With training camp officially less than a week away, the Denver Broncos will have plenty of work to prepare for the upcoming season. With recent suspensions of executives Matt Russell and Tom Heckert after being charged with DUIs, the executive vice president of football operations John Elway will be left with plenty on his hands. Of those things on Elway's to do list, near the top should be extending LB Wesley Woodyard.
Woodyard's agent Tom Fleming recently reached out to the Denver Broncos about getting a new deal done. Woodyard advised Flemming to tell the Broncos that his client would like to get a new deal done before the start of the 2013-2014 season.
Woodyard is coming off a breakout season where recorded career highs with 117 tackles, 5.5 sacks and 3 interceptions. Even then, the stats alone do not fully justify the impact on the team. Woodyard is a born leader and has been since he put on the blue and orange. In fact, the University of Kentucky linebacker is one of only two players in Bronco history to captain in each of his five first seasons. Woodyard's contribution for the Denver Broncos doesn't stop there, however. Woodyard has been a model citizen ever since he signed his first contract with the team. Woodyard is notorious for doing several community outreach programs and charities. Of the charities he does, Woodyard has his own annual charity, The Woodyard's 16 Ways Foundation.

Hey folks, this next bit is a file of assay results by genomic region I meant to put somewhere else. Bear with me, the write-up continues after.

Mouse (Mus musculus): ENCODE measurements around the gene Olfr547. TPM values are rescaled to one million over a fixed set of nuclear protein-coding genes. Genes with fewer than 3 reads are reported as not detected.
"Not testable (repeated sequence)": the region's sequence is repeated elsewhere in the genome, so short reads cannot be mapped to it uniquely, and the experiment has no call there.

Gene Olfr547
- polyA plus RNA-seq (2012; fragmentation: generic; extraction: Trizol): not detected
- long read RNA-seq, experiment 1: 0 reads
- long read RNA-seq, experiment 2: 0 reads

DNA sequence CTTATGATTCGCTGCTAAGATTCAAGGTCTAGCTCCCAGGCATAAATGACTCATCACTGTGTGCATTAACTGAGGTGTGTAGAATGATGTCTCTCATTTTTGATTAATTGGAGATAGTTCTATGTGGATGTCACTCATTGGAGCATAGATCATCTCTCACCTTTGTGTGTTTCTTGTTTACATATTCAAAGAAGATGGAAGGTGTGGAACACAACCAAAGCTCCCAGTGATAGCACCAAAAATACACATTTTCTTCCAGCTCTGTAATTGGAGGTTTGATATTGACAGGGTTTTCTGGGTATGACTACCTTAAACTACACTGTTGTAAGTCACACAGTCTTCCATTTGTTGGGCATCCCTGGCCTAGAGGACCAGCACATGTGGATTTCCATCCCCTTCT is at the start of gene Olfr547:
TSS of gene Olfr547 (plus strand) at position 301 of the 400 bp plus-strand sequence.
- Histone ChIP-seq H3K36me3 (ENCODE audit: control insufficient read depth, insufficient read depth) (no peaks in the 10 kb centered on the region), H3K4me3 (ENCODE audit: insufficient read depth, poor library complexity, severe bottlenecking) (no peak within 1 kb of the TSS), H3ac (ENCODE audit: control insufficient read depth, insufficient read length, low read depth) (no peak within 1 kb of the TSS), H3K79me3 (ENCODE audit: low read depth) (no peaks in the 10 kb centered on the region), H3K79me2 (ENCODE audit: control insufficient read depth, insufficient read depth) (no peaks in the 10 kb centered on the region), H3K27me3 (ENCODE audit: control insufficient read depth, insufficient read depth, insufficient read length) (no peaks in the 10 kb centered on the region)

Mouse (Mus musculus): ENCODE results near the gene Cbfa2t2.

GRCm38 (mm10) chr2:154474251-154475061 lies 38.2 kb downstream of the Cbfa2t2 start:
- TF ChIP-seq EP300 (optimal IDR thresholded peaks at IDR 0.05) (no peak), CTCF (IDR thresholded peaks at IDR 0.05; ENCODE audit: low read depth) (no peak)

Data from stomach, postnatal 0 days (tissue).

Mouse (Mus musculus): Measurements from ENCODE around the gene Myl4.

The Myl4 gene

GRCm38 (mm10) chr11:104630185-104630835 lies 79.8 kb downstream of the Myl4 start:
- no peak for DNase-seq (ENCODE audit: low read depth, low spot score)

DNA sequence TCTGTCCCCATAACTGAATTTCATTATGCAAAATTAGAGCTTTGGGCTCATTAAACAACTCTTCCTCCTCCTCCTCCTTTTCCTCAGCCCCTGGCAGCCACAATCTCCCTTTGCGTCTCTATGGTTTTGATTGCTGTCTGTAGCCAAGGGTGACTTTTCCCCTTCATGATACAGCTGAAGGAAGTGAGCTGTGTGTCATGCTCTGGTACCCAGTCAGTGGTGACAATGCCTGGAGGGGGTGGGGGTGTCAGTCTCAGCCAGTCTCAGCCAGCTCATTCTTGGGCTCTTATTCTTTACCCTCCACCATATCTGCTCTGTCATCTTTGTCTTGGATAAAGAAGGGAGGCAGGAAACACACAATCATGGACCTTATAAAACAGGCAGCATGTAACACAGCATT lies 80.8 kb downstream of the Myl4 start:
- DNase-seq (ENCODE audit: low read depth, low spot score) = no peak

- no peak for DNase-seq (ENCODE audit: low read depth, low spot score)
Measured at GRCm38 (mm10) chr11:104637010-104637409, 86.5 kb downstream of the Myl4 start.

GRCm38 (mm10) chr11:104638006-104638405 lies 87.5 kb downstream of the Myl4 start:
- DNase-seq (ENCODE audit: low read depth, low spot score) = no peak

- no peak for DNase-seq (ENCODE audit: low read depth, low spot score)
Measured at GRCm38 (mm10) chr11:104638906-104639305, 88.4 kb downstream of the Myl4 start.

Woodyard is entering the final season of a two-year deal worth $5 million. As it stands now, Woodyard is set to make a base salary of $3 million and will be a free agent at the end of the year. If Woodyard has another season like he did in 2012 and hits the free agent market, he will have plenty of suitors bidding for his services at a premium price. The longer this gets drawn out, the more the Broncos will have to pay.
If no deal is reached, the Broncos do have the option to franchise tag Wesley Woodyard. There's a few potential problems with using the franchise tag, however. If franchised, the Broncos would have to pay a higher salary for the year instead of getting a better bargain by working out a longer deal. The Broncos would also risk the chance of upsetting the linebacker and making it a hazardous situation down the line.
This is why the Broncos would be wise to lockup the young, surging linebacker soon. If they don't, they will not like what the alternative will bring.